Assessing airway & ventilation


So here is some thoughts around the questions.

Airway management and ventilatory support is fundamental for treating all critically ill and injured patients.

We must be good at assessing the level of compromise. It defines the rest of the patient management at all levels and the bad management will result in … yes real badness very quickly.

Compromised airway

DO NOT skip the initial look and listen after correct positioning (head tilt/chin lift, jaw thrust or the sniffing position).
* Dr. Ellis would like to see the sniffing position to be known more widely and used earlier in the airway management. We will talk more on the next post.

In unconscious patients, gag reflex used to be taught as an ability to maintain airway but is no longer recommended for the obvious reason. Well who would try gagging sick patients anyway???


Instead, looking at the back of throat (if unconscious) for inability to swallow (having pool of saliva, blood etc) is a good indicator for the patient unable to maintain airway.

3 things to look for when assessing obstructive airway compromise are;

  1. Hot potato voice…what a ?? or muffled sound voice
  2. Inability to swallow
  3. Stridor (imminent)

Reference; Walls & Murphy “Manual of Emergency Airway Management”

Compromised ventilation

Along with airway, the initial look, such as skin colour, ALOC, chest movement etc, will give you some clues for the ventilatory compromise, but here is an additional assessment tool taught by Dr. Ellis.

  1. GCS < 10
  2. SPO2 < 90%
  3. Respiratory rate <8 or >30
  4. ETCO2 > 45

Airway vs ventilation

This is just a quick reminder that, although synergistic and taught together, airway and ventilation are two totally separate entities and they are not synonymous.  Poor airway will more than likely compromise ventilation but not always, and bad ventilation will probably result in positive O sign  despite having good airway.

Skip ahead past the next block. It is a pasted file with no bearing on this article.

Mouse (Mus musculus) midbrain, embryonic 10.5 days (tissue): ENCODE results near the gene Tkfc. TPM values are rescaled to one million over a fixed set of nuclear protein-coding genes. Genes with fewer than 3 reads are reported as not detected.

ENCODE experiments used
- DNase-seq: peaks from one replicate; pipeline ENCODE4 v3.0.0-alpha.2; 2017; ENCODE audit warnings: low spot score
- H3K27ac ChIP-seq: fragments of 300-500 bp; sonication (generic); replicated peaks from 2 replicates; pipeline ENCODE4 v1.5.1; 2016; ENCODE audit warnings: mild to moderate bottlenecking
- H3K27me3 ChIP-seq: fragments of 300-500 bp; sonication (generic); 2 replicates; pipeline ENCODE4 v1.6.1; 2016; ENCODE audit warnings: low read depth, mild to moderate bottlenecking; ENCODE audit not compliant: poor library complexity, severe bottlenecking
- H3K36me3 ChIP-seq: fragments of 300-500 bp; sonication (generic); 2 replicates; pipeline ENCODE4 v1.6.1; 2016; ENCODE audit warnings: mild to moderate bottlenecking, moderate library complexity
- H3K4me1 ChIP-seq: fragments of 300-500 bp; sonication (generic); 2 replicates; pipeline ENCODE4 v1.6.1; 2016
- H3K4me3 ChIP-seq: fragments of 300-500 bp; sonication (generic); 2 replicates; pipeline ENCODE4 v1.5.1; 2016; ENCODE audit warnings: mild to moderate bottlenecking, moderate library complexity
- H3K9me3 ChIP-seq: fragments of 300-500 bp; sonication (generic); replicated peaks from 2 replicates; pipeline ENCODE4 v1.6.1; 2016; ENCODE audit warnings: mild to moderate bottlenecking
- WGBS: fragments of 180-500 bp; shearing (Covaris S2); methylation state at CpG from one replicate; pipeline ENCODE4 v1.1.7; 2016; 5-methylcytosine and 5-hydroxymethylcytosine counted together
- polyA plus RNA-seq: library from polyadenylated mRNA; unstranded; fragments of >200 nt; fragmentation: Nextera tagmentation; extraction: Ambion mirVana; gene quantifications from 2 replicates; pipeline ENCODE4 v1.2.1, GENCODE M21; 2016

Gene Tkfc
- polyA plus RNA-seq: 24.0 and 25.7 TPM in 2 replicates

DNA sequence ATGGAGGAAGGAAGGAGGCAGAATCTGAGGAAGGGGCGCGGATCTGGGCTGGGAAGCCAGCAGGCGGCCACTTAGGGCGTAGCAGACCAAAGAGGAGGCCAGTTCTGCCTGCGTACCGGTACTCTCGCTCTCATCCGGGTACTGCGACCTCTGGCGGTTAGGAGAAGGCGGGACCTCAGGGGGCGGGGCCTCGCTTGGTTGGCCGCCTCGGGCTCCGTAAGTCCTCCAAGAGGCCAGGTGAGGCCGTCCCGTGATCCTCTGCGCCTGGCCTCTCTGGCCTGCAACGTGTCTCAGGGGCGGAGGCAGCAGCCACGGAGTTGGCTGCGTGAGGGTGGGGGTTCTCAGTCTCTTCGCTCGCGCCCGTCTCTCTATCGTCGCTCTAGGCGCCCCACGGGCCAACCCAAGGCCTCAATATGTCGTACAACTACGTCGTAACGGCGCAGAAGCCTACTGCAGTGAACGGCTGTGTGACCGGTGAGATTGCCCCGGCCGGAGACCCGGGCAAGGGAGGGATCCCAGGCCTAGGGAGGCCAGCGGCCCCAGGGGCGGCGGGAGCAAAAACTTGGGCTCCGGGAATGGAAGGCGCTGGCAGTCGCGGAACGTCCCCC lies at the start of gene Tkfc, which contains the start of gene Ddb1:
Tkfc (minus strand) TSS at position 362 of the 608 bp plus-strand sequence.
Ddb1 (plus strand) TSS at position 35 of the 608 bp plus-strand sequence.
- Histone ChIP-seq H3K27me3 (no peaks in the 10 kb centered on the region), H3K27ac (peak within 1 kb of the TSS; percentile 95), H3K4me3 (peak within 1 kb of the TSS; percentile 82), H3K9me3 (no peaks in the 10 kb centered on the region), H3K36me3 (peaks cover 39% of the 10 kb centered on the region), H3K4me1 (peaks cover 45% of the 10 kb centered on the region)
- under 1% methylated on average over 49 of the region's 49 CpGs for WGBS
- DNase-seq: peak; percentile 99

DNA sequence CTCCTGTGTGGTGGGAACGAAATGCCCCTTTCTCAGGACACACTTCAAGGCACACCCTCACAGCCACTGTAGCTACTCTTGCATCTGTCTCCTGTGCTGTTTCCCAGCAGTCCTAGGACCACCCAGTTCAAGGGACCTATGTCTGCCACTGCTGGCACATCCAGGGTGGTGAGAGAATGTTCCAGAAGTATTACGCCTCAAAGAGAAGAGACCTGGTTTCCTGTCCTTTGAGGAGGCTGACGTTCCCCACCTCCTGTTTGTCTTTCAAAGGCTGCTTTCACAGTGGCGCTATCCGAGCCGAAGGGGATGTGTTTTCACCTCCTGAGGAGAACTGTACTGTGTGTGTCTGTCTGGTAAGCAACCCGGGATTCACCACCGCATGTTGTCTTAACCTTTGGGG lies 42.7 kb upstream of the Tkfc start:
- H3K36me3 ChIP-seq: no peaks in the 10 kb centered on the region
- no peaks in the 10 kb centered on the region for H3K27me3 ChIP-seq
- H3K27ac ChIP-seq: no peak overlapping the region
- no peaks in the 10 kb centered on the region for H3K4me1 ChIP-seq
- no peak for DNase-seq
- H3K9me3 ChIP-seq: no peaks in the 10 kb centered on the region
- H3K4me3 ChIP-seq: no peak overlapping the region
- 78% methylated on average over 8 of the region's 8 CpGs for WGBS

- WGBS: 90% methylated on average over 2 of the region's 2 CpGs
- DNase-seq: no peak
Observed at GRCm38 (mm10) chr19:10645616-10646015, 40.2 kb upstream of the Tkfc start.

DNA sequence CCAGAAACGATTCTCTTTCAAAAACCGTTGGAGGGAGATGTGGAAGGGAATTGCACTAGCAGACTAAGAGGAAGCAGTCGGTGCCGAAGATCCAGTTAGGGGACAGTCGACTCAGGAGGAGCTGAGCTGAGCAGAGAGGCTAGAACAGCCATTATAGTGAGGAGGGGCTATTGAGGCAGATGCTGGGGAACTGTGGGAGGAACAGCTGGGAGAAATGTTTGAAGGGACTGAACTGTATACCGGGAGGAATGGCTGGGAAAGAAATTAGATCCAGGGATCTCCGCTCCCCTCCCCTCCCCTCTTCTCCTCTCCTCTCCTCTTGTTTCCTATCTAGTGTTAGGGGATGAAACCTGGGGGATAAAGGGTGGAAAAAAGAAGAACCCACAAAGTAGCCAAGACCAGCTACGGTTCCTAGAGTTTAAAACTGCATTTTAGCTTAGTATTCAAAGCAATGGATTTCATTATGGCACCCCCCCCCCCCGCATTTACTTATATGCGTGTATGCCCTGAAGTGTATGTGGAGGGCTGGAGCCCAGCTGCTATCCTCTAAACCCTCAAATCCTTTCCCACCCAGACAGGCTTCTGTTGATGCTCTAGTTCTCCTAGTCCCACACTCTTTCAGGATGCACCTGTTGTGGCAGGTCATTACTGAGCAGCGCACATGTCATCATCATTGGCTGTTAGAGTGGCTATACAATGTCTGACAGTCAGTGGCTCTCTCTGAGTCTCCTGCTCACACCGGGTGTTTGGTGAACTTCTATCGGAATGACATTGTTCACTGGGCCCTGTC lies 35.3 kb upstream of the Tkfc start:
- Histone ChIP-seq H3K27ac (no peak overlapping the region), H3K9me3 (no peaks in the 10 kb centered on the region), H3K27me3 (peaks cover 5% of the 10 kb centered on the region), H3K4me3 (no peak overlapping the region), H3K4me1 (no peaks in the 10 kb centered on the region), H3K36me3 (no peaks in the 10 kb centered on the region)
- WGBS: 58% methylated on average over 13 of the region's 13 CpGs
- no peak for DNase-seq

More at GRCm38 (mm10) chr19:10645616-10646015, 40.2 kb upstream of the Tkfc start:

Catch you again next week!



3 Comments Add yours

  1. Tatsu Kuwasaki says:

    Here is a comment from Mark…

    Hey Tatsu….Good job on all the work you are doing.
    Measuring airway compromise….In a surfer with what sounds like a anaphylactic issue.
    Gather immediate history & medical history to help in assessment.
    1) patient position, pulse rate..sitting , standing, tripod, use of accessory muscles, pursed lips.
    2) Respiratory rate, depth of breathing, chest rise and fall, words per breath.
    3) Audible noises, auscaltation noises,,wheezes, whistles, stridor, crackles.
    4) Patient colour…pale, mottled, cyanosed..Flushed (hypercarbic)
    5) Facial expression..anxious..drowsy..agitated.
    6) Mental status lowered GCS
    7) lifepak assistance…Spo2… Capanogrophy.. via endtidal sensor plugged into neb…. electrical heart rate.
    8) If suspecting lung collapse…percussion… midline shift…chest symmetry.

    Probably been bitten by a peanut fish!

    Cheers Mark


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